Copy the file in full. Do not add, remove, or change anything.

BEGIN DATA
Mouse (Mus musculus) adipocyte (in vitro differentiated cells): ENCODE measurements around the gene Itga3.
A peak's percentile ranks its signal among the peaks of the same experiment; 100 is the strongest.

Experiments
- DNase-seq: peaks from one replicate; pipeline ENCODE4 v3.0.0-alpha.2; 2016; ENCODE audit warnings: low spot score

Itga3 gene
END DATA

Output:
Mouse (Mus musculus) adipocyte (in vitro differentiated cells): ENCODE measurements around the gene Itga3.
A peak's percentile ranks its signal among the peaks of the same experiment; 100 is the strongest.

Experiments
- DNase-seq: peaks from one replicate; pipeline ENCODE4 v3.0.0-alpha.2; 2016; ENCODE audit warnings: low spot score

Itga3 gene